Do you believe a person is powerless over alcohol? Do you have reservations about being powerless over alcohol, yourself? Do you worry you can’t find or sustain recovery unless you admit you are powerless?
These are common questions and concerns I hear from the alcoholics I work with and their family members and close friends, as well. This is especially true of the family members who are attending Al-Anon in which they find Step 1 to read: “We admitted we were powerless over alcohol—that our lives had become unmanageable,” many of whom are not “powerless” over drinking alcohol, which is the way most people initially interpret the phrase. It is the same first step found in the 12-steps of AA, which brings up the other difficulty many have with admitting to the notion of “being powerless.” It is the implication the drinker lacks character, determination and willpower. It’s the belief that if they wanted to badly enough, they could get their drinking under control, which, of course, causes them to try harder because the last thing they are is “powerless.”
Yet, admitting to being powerless over alcohol is Step 1 for both sides of this family disease, whether you work the steps or participate in a 12-step program or choose one of the many other routes a person can follow to live a healthy, happier life in recovery. [Check out NIDA’s Principles of Effective Treatment.”]
So here’s another approach…
Applying the Science to Better Explain Being Powerless Over Alcohol
Thanks to advances in imaging technologies of the past 10-15 years, scientists and medical professionals now understand addiction (whether to drugs or alcohol) to be a chronic, often relapsing brain disease (see links “For More on the Research…” below).
Disease by its simplest definition is something that changes cells in a negative way. Alcohol changes cells in the brain, which changes the way the brain works. Given the brain controls everything a person thinks, feels, says and does, it’s the nature of the brain changes caused by alcohol abuse, in combination with the five key risk factors for developing the disease, that changes a person’s behaviors. It even causes them to lie, cheat and steal from those they love the most.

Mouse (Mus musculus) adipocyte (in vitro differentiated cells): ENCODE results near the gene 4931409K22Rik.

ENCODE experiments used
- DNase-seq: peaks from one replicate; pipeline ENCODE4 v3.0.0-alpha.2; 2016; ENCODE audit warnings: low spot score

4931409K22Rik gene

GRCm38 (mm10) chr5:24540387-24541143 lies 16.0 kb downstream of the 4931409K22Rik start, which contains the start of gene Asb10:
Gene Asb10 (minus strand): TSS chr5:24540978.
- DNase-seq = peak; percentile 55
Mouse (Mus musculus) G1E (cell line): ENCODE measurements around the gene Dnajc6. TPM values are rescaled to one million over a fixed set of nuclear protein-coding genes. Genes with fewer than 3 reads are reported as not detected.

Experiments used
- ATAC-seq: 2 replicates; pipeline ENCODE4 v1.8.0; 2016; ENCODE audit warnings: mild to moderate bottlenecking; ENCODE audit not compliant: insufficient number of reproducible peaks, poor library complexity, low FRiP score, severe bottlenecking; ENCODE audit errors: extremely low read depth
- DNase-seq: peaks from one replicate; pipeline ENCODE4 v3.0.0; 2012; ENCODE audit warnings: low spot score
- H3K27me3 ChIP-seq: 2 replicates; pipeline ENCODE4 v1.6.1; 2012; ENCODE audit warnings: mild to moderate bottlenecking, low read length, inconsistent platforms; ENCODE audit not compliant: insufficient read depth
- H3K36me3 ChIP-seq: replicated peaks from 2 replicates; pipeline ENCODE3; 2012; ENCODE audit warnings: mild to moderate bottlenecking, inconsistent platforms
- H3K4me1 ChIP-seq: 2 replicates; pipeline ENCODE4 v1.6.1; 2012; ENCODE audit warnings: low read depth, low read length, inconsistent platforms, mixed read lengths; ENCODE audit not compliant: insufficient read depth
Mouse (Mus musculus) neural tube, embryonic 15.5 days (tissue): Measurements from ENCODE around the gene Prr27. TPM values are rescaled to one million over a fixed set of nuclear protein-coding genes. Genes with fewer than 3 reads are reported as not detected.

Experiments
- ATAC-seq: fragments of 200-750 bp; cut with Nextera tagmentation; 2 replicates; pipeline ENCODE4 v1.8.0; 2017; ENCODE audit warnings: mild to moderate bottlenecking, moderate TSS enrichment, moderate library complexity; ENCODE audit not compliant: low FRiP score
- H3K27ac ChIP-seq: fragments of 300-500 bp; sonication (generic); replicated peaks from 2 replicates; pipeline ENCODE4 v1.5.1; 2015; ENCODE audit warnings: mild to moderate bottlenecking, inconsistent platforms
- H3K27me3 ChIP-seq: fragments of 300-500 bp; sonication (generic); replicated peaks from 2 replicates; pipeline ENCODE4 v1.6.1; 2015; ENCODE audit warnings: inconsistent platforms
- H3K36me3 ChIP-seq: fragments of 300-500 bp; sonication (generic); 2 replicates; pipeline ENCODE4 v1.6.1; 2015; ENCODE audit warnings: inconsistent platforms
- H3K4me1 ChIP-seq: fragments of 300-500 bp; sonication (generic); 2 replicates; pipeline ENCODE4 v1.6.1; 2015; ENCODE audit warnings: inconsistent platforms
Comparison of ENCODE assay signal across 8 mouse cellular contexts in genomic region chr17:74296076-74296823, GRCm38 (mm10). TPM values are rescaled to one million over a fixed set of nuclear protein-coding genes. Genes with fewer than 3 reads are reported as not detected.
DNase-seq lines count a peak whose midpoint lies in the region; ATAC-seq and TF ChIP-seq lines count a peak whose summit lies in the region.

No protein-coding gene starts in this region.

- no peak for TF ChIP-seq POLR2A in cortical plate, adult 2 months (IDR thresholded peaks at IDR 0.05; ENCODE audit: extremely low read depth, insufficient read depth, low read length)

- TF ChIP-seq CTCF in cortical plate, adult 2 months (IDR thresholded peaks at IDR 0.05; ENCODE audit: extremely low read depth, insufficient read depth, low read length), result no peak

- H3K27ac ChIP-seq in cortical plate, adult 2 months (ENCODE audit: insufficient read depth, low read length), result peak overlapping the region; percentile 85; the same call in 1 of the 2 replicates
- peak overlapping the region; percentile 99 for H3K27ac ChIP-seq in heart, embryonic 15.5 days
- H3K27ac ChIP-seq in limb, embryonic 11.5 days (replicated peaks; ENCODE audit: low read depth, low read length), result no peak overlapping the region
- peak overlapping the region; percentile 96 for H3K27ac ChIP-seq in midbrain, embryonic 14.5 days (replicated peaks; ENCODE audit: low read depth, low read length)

Thus what makes a person with the brain disease of alcoholism (addiction) “powerless over alcohol” is the fact that if they drink any amount, they trigger their brain disease. That’s because alcohol is a chemical and as a chemical, it interrupts the brain’s normal communication system (brain cells talking to one another and to and from others throughout the body via the central nervous system). [Check out these two posts, Understand Brain Maps | Change a Habit | Change Your Life, and Addiction is a Brain Disease? But How?, for more on these concepts.]
By applying the science to Step 1 of AA and/or the concept of “being powerless over alcohol,” we can rephrase the concept to read something like this:
1 – Came to understand the disease of alcoholism [one of the brain diseases of addition] as a chronic, often relapsing brain disease that makes me powerless over my brain (therefore over my behaviors) when I drink any amount of alcohol.
This approach can help the alcoholic understand they cannot control their behaviors if they drink any amount, and that’s because they have the brain disease of addiction (in their case, an addiction to alcohol). This approach can help the family member or close friend understand that if their loved one has this brain disease, they (the family member or close friend) has absolutely no power over their loved one’s brain (which of course is true whether their loved one is drinking or not because no one can control the workings of another person’s brain. Period!). Now, talk about powerless. That’s powerlessness!
But, “hey!” it’s not for lack of trying. Rather it’s for lack of understanding there is nothing you can do to change behaviors if you have alcohol in your brain and you have this disease, and there’s certainly nothing you can do to change the brain of someone who has this disease and continues to drink.
And BTW, this same explanation applies to other drugs, which are also chemicals, and as such, also interrupt the brain’s normal communication system. Thus the above would also apply to Step 1 of NA and the concept of “being powerless over our addiction.”
For More on the Research of Addiction as a Brain Disease
About addiction as a chronic, often relapsing brain disease, check out “Understand Addiction: What is Addiction”
About cravings, check out “Let’s Talk About Craving”
About risk factors for developing addiction, check out “Why Do Some People Become Addicted?”